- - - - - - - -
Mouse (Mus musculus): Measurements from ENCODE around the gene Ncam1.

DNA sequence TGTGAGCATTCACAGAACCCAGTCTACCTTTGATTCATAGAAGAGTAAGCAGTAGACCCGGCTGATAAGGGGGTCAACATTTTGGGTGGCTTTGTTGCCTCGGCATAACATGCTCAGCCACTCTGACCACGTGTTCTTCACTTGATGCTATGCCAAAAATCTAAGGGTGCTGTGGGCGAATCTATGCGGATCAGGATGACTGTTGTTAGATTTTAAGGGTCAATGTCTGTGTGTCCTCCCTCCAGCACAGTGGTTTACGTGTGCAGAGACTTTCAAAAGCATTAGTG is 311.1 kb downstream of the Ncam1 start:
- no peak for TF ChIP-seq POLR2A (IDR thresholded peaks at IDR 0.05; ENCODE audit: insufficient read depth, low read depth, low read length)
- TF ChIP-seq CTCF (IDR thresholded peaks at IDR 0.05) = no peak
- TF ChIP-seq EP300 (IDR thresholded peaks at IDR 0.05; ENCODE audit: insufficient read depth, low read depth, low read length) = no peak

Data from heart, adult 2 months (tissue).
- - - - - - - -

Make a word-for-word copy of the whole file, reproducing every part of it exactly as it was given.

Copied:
Mouse (Mus musculus): Measurements from ENCODE around the gene Ncam1.

DNA sequence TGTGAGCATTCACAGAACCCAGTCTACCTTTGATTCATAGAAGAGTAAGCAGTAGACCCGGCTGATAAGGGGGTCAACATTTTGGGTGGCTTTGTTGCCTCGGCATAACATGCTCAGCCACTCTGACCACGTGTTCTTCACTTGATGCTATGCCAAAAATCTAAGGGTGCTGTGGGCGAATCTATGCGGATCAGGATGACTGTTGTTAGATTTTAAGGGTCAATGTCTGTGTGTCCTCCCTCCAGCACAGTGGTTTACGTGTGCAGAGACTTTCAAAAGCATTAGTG is 311.1 kb downstream of the Ncam1 start:
- no peak for TF ChIP-seq POLR2A (IDR thresholded peaks at IDR 0.05; ENCODE audit: insufficient read depth, low read depth, low read length)
- TF ChIP-seq CTCF (IDR thresholded peaks at IDR 0.05) = no peak
- TF ChIP-seq EP300 (IDR thresholded peaks at IDR 0.05; ENCODE audit: insufficient read depth, low read depth, low read length) = no peak

Data from heart, adult 2 months (tissue).